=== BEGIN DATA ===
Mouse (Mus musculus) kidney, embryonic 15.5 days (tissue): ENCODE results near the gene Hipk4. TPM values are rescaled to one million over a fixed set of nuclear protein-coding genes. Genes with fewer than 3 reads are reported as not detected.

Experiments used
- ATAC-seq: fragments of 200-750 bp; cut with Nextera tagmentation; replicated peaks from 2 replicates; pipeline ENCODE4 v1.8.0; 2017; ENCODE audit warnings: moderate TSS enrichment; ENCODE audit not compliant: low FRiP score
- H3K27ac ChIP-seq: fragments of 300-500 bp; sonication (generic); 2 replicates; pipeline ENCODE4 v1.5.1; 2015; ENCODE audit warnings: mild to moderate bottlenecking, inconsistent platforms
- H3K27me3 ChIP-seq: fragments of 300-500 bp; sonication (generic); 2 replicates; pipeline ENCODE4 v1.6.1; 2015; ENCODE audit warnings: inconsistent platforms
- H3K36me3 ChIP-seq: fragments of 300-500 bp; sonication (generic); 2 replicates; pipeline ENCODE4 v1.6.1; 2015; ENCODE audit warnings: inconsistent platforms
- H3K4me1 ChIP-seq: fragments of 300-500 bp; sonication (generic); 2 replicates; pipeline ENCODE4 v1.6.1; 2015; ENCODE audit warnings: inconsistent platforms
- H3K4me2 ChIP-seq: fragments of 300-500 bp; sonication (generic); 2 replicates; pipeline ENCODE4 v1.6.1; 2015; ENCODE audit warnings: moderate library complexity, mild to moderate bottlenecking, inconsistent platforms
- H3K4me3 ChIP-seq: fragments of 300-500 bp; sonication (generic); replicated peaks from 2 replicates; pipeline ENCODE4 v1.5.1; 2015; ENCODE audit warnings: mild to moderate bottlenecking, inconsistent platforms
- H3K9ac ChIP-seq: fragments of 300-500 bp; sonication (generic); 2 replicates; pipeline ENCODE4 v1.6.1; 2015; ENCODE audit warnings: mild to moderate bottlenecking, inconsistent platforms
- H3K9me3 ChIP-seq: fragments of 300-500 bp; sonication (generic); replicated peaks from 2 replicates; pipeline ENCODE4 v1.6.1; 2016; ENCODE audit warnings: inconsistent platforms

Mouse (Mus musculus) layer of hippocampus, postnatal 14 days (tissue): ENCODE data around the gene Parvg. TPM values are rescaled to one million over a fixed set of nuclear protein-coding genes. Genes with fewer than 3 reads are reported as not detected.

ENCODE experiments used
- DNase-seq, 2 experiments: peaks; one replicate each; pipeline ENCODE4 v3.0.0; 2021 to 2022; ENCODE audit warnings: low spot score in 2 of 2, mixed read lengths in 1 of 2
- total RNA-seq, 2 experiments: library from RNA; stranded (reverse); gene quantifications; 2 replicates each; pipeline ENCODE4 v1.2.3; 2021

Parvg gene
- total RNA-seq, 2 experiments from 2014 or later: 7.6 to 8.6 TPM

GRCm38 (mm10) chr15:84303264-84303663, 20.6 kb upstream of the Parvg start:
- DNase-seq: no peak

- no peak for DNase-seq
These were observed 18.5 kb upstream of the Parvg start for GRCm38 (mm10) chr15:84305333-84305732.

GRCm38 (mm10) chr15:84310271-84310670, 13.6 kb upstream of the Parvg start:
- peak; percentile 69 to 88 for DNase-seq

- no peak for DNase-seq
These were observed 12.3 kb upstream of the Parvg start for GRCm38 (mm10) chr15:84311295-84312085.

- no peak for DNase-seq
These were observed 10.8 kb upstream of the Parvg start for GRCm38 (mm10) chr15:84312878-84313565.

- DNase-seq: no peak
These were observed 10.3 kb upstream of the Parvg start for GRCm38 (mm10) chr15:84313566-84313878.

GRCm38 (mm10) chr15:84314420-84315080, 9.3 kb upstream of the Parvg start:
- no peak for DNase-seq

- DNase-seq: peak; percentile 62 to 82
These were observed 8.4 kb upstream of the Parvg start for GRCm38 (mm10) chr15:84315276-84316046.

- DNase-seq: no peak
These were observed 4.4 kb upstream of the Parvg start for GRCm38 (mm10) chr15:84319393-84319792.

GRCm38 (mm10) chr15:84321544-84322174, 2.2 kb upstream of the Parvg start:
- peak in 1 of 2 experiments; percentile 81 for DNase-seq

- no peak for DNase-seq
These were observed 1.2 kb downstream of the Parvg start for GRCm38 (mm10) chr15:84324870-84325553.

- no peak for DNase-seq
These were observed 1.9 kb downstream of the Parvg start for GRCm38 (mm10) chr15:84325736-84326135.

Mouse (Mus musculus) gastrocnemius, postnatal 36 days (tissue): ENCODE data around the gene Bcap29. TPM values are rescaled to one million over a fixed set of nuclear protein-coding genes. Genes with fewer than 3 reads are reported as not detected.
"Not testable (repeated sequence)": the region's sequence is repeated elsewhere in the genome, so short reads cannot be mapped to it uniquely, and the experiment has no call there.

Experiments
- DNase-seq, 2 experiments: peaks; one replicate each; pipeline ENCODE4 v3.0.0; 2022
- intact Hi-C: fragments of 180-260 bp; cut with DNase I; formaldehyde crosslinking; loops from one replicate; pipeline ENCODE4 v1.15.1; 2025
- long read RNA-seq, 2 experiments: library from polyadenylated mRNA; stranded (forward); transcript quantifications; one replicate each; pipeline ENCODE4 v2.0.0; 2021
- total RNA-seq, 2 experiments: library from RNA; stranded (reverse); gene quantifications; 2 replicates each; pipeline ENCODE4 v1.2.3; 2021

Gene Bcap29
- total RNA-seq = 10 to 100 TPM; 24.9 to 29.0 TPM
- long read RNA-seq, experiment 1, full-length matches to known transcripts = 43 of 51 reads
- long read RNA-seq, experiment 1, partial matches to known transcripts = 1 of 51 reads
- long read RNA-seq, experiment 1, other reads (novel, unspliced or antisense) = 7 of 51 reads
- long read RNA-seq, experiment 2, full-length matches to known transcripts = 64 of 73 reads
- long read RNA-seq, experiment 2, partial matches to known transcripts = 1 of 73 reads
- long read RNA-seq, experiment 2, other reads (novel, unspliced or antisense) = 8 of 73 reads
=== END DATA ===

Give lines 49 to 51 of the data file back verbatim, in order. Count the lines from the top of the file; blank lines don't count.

Gene Bcap29
- total RNA-seq = 10 to 100 TPM; 24.9 to 29.0 TPM
- long read RNA-seq, experiment 1, full-length matches to known transcripts = 43 of 51 reads